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At full moon on 5 June, there is a penumbral eclipse of the moon visible from Europe, Africa, Asia, Australia, Antarctica and eastern South America. Maximum eclipse is at 20:25 (19:25 UTC), when there may be some darkening of the moon’s southern limb. However, this is before moonrise in most of Europe, West Africa and South America, so in these places there is very little to see. At maximum eclipse, there is a 53% eclipse of the sun at the moon’s south pole.
At dark moon on 21 June there is an annular eclipse of the sun visible from parts of South Asia and East Africa. A partial eclipse is to be seen from Asia apart from the far north, from much of North and East Africa, South-East Europe and the far north of Australia. In an annular eclipse, the moon is a little further away from the Earth than average, and isn’t quite big enough to cover the disc of the sun, leaving a ring of sunlight at maximum. The annular eclipse passes through the Democratic Republic of the Congo, Central African Republic, South Sudan, Ethiopia, Eritrea, Yemen, Oman, Pakistan, India and China.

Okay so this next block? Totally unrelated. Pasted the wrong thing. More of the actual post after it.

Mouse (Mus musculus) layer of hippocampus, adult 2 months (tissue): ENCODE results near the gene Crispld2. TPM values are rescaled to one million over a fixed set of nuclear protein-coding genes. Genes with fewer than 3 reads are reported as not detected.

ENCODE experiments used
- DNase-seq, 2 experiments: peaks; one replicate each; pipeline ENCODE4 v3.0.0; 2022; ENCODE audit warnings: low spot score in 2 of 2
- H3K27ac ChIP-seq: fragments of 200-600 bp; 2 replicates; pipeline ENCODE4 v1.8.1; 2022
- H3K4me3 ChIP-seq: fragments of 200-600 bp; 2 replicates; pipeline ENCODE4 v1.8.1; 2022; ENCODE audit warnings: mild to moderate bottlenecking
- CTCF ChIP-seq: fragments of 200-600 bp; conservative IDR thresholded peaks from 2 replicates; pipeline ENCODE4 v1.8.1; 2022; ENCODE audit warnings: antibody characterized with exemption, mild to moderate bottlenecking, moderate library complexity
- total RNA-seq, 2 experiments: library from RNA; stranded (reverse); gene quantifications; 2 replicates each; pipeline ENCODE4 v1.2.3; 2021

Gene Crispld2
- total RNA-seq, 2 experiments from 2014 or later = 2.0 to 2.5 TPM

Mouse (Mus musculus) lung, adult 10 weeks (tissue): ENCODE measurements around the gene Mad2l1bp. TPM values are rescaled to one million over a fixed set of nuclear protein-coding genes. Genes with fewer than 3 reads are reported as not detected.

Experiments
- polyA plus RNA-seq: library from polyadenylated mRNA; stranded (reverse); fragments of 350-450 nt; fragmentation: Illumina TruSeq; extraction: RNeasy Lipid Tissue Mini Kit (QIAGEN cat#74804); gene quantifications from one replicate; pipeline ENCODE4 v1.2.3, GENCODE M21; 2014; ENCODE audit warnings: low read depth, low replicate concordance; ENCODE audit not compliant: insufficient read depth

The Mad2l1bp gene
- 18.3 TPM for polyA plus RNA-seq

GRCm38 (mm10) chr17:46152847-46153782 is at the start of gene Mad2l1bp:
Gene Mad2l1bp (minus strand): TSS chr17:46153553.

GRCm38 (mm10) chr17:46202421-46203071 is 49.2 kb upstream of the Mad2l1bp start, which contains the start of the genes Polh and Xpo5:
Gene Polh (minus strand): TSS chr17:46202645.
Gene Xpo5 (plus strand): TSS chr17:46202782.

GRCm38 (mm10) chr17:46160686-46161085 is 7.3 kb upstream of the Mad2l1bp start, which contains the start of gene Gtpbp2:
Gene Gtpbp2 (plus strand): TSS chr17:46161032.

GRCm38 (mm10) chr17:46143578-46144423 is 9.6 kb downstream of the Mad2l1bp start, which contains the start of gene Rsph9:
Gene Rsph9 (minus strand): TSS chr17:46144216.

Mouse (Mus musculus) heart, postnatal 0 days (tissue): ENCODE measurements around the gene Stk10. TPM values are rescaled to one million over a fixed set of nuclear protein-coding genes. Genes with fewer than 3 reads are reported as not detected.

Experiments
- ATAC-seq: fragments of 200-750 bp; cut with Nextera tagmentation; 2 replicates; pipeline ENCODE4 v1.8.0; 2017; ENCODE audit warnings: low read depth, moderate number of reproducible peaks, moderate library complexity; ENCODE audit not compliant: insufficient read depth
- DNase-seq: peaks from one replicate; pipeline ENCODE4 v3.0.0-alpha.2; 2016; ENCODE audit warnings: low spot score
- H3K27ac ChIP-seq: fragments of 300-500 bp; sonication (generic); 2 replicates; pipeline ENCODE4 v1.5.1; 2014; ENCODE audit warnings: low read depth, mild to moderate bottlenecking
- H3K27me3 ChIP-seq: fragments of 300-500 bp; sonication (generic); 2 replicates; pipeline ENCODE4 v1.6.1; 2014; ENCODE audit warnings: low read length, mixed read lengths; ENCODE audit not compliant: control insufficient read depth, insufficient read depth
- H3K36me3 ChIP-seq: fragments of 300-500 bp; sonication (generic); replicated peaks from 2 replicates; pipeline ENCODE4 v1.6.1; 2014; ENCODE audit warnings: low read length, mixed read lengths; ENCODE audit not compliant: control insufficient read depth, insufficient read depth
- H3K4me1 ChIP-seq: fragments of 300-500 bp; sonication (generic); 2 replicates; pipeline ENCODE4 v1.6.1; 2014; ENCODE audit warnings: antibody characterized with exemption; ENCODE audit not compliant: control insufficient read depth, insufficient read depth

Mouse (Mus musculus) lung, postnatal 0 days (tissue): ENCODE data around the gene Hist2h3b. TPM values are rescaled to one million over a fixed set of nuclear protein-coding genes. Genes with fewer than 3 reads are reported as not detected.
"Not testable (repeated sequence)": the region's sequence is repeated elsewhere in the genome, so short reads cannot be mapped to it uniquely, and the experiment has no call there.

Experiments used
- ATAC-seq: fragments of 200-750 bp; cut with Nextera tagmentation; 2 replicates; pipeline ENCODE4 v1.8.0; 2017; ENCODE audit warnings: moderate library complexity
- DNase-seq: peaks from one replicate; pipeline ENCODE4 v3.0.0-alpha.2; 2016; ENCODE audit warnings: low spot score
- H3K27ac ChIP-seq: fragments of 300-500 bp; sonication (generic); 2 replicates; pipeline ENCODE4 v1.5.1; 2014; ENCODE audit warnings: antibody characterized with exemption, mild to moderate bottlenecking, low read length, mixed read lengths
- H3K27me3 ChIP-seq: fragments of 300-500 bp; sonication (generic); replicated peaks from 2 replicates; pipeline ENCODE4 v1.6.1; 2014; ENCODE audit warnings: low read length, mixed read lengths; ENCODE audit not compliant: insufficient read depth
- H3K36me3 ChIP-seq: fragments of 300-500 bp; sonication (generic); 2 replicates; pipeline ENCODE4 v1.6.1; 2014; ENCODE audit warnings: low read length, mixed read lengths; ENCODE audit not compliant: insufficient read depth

Annular path and nearby, with percentage of the sun eclipsed: Democratic Republic of the Congo: Binga annular 96% at 05:48 (04:48 UTC); Central African Republic: Bangui 89% at 05:51 (04:51 UTC), Bangassou 93% at 05:51 (04:51 UTC), Obo annular 96% at 05:51 (04:51 UTC); South Sudan: Juba 87% at 07:51 (04:51 UTC); Ethopia: Addis Ababa 88% at 07:58 (04:58 UTC), Bahir Dar annular 96% at 08:00 (05:00 UTC); Djibouti: Djibouti 88% at 08:03 (05:03 UTC); Yemen: Aden 88% at 08:06 (05:06 UTC), Sana’a annular 96% at 08:09 (05:09 UTC); Oman: Muscat annular 96% at 09:40 (05:40 UTC); Pakistan: Karachi 90% at 11:01 (06:01 UTC), Sukkur annular 96% at 11:09 (06:09 UTC), Bahawalpur 95% at 11:18 (06:18 UTC); India: Bikaner 93% at 11:51 (06:21 UTC), Sirsa annular 96% at 11:58 (06:28 UTC), New Delhi 92% at 12:03 (06:33 UTC), Saharanpur annular 96% at 12:05 (06:35 UTC), Dehradun annular 96% at 12:07 (06:37 UTC); Tibet, China: Shiquanhe 90% at 14:44 (06:44 UTC), Lhasa 92% at 15:15 (07:15 UTC), Nagqu 96% at 15:16 (07:16 UTC), Chamdo 95% at 15:29 (07:29 UTC); rest of China: Ya’an 95% at 15:43 (07:43 UTC), Luzhou annular 96% at 15:49 (07:49 UTC), Chongqing 93% at 15:50 (07:50 UTC), Hengyang 96% at 16:02 (08:02 UTC), Ganzhou annular 96% at 16:07 (08:07 UTC), Zhangzhou and Xiamen annular 96% at 16:12 (08:12 UTC); Taiwan: Taipei 91% at 16:14 (08:14 UTC), Taichung 95% at 16:15 (08:15 UTC), Chiayi annular 96% at 16:15 (08:15 UTC).